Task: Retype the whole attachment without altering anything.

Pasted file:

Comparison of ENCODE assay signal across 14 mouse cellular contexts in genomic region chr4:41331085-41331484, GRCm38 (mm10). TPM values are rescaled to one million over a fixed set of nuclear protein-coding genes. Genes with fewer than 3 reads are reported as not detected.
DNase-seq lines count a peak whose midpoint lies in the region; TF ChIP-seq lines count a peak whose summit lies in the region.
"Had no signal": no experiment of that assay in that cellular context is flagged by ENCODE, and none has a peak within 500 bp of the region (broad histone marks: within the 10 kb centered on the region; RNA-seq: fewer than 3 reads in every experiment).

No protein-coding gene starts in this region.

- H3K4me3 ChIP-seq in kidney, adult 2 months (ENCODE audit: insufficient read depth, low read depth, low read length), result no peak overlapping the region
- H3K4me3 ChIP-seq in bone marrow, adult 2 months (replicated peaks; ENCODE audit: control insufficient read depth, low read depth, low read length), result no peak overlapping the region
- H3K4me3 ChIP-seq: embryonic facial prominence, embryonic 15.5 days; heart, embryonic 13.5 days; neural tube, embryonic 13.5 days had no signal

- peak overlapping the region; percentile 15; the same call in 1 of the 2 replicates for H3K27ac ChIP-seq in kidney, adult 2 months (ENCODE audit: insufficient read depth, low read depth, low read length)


Comparison of ENCODE assay signal across 14 mouse cellular contexts in genomic region chr4:41331085-41331484, GRCm38 (mm10). TPM values are rescaled to one million over a fixed set of nuclear protein-coding genes. Genes with fewer than 3 reads are reported as not detected.
DNase-seq lines count a peak whose midpoint lies in the region; TF ChIP-seq lines count a peak whose summit lies in the region.
"Had no signal": no experiment of that assay in that cellular context is flagged by ENCODE, and none has a peak within 500 bp of the region (broad histone marks: within the 10 kb centered on the region; RNA-seq: fewer than 3 reads in every experiment).

No protein-coding gene starts in this region.

- H3K4me3 ChIP-seq in kidney, adult 2 months (ENCODE audit: insufficient read depth, low read depth, low read length), result no peak overlapping the region
- H3K4me3 ChIP-seq in bone marrow, adult 2 months (replicated peaks; ENCODE audit: control insufficient read depth, low read depth, low read length), result no peak overlapping the region
- H3K4me3 ChIP-seq: embryonic facial prominence, embryonic 15.5 days; heart, embryonic 13.5 days; neural tube, embryonic 13.5 days had no signal

- peak overlapping the region; percentile 15; the same call in 1 of the 2 replicates for H3K27ac ChIP-seq in kidney, adult 2 months (ENCODE audit: insufficient read depth, low read depth, low read length)